* Long-dated notes gain on trade war, Europe concerns
* U.S. stocks down 2 percent
* China, auto shares take brunt of trade tensions
* Wall Street lower on U.S. trade disputes with China, Europe
* Oil drops as traders factor in OPEC output rise
* Turkish lira rises (Updates with midday trading, settling of oil)
By Laila Kearney
NEW YORK, June 25 (Reuters) - Global stock markets extended losses on Monday as trade fights between the United States and other leading economies worsened, while oil settled lower as the anticipation of sharply higher crude output loomed large.
U.S. Treasury Secretary Steven Mnuchin on Monday said forthcoming investment restrictions would apply “to all countries that are trying to steal our technology.”
His remarks, posted on Twitter, came a day after a U.S. government official told Reuters the Treasury is developing rules that would bar firms with at least 25 percent Chinese ownership from buying U.S. technology companies.
“Investors are now beginning to worry that this heated rhetoric is something that will last for a while and could actually lead to disruption of trade,” said Sam Stovall, chief investment strategist at CFRA Research in New York.
In afternoon trading, the Dow Jones Industrial Average fell 463.31 points, or 1.88 percent, to 24,117.58, the S&P 500 lost 52.96 points, or 1.92 percent, to 2,701.92 and the Nasdaq Composite dropped 207.82 points, or 2.7 percent, to 7,484.99.
The pan-European FTSEurofirst 300 index lost 2.19 percent and MSCI’s gauge of stocks across the globe shed 1.7 percent.
Technology stocks bore the brunt of the damage, with the S&P technology index falling 2.7 percent, the most among the major S&P 11 sectors.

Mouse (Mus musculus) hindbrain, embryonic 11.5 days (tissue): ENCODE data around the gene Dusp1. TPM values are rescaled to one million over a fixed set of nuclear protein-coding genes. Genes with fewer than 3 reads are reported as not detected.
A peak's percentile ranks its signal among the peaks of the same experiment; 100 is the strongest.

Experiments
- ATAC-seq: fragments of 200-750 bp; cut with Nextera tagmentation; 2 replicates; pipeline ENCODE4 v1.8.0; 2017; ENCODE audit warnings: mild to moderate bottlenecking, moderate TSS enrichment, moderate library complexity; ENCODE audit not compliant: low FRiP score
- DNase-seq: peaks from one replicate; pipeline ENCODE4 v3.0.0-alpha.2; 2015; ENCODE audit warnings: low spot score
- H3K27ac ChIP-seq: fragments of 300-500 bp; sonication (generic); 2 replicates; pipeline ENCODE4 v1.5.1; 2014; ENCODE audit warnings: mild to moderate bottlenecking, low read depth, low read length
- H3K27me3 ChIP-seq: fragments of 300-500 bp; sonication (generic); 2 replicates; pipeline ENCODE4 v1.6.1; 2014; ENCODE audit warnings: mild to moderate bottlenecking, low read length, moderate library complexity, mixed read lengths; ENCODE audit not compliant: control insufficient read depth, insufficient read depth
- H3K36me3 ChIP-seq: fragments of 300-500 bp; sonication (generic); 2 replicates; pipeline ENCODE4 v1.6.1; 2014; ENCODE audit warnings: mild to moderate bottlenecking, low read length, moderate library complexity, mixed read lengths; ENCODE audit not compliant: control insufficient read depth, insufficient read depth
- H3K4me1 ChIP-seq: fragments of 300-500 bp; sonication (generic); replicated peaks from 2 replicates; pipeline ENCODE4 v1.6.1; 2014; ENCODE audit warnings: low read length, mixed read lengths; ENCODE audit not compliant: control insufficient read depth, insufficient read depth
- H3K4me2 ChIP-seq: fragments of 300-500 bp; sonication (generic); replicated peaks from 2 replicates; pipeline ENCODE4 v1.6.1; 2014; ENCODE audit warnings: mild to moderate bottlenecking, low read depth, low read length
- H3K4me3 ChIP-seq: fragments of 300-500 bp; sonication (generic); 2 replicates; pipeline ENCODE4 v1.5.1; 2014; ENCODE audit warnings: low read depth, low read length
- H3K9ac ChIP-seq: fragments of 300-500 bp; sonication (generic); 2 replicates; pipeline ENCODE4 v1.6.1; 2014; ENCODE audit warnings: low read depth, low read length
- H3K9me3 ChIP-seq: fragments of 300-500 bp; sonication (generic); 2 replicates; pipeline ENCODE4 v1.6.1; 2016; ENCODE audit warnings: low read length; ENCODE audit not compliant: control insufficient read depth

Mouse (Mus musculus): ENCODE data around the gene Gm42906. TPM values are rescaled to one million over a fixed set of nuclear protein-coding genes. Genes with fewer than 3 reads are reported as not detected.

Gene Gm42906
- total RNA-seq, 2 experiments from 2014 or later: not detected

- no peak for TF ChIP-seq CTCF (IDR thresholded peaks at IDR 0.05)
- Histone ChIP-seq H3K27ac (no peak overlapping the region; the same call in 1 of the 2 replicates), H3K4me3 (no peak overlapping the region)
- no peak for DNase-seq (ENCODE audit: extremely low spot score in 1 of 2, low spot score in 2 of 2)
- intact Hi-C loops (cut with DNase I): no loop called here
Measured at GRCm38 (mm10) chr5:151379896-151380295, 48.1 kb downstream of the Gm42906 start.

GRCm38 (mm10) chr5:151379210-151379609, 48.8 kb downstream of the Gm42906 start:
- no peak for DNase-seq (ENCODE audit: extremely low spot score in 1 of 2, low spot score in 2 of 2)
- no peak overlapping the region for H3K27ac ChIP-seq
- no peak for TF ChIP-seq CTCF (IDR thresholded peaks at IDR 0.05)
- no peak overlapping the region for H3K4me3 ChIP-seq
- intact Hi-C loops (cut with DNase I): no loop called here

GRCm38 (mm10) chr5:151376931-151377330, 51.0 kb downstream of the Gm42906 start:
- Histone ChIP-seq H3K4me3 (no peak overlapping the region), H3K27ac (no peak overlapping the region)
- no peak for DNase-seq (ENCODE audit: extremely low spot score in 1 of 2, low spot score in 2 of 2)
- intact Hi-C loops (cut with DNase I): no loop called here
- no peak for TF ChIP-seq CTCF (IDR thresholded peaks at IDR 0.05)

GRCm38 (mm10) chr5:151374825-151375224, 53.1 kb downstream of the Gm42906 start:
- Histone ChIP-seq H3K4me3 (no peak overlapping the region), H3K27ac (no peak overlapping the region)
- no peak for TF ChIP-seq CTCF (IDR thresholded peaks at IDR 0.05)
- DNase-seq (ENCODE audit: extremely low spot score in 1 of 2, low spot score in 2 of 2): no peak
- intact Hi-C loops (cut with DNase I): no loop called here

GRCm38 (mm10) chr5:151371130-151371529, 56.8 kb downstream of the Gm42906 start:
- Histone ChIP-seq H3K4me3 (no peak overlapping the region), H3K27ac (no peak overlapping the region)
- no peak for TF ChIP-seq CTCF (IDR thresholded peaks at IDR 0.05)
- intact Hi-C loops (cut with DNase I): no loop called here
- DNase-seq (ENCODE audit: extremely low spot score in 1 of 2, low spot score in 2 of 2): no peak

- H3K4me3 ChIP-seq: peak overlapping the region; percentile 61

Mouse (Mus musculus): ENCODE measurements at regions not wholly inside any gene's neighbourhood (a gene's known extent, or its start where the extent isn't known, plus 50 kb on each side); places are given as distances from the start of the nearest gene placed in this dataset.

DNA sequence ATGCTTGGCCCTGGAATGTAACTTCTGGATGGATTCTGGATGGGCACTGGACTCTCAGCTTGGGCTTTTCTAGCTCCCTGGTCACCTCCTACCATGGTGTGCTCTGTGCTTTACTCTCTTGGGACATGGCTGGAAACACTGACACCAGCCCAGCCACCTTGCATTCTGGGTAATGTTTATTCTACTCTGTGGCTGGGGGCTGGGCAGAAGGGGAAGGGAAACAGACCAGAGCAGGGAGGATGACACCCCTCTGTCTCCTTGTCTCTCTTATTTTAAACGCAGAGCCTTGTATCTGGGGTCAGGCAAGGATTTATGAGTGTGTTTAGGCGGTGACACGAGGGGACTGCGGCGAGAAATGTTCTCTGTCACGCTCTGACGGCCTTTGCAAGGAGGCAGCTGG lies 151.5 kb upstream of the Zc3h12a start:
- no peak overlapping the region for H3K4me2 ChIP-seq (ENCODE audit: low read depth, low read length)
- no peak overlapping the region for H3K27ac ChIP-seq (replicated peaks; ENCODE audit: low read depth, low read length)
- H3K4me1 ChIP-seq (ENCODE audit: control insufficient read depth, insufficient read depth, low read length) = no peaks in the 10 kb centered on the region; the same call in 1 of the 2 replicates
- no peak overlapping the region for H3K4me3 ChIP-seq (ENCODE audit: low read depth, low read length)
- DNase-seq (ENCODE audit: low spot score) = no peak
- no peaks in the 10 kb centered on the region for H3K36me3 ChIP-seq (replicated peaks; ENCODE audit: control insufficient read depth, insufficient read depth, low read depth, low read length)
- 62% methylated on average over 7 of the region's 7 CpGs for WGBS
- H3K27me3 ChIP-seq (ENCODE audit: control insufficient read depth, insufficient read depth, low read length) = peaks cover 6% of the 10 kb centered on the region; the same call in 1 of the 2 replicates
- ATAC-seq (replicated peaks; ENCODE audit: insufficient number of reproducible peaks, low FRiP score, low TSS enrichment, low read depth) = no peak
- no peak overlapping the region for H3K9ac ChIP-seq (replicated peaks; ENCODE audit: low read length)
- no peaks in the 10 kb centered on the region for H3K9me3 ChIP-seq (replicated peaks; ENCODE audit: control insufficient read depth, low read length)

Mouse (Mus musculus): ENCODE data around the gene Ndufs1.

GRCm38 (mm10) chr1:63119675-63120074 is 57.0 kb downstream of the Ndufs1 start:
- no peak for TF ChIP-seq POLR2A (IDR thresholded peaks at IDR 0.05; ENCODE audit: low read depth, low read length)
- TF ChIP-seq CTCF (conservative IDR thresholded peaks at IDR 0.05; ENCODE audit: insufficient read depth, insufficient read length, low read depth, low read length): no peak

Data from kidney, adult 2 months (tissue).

Policymakers in China moved quickly to temper any potential economic drag from its dispute with the United States. Its central bank said on Sunday it would cut the amount of cash some banks must hold as reserves by 50 basis points.
The European autos sector was hit by trade tensions between Washington and Europe, falling 2.4 percent and set for its seventh straight day of losses after U.S. President Donald Trump said on Friday he aimed to hike tariffs on EU car imports by 20 percent.
The index of global auto manufacturers fell 1.33 percent.
A senior European Commission official said on Saturday the European Union would respond to any U.S. move to raise tariffs on cars made in the bloc.
Harley-Davidson Inc said on Monday it would move production of motorcycles shipped to the European Union from the United States to its international facilities and forecast the trading bloc’s retaliatory tariffs would cost the company $90 million to $100 million a year.
The growing disputes have led investors to take refuge on safer ground.
Benchmark U.S. 10-year Treasury notes gained 5/32 in price to yield 2.884 percent, down from 2.900 percent late on Friday. The yield curve between 2-year and 10-year notes flattened to 33 basis points, the lowest level since 2007.
Gold, however, hovered near last week’s six-month low as investors chose Treasuries over bullion.
Meanwhile, oil fell as investors prepared for an extra 1 million barrels per day in output to hit the markets after OPEC and its partners agreed to raise production.
U.S. crude fell 0.6 percent to $68.17 per barrel and Brent was last at $74.66, down 1.18 percent on the day.
In the currency market, the dollar index fell 0.24 percent, with the euro up 0.39 percent to $1.17.
The Japanese yen strengthened 0.48 percent versus the greenback at 109.46 per dollar, while Sterling was last trading at $1.3275, up 0.05 percent on the day.
The Turkish lira rose on expectations of a stable government after Tayyip Erdogan and his ruling AK Party claimed victory in presidential and parliamentary polls.
Bitcoin steadied after hitting seven-month lows over the weekend as the security of cryptocurrency exchange operators came under more scrutiny.
Additional reporting by Ritvik Carvalho, Henning Gloystein in Singapore and Hideyuki Sano in Tokyo, Amanda Cooper in London, Sanjana Shivdas in Bengaluru and Karen Brettell in New York; Editing by William Maclean and Dan Grebler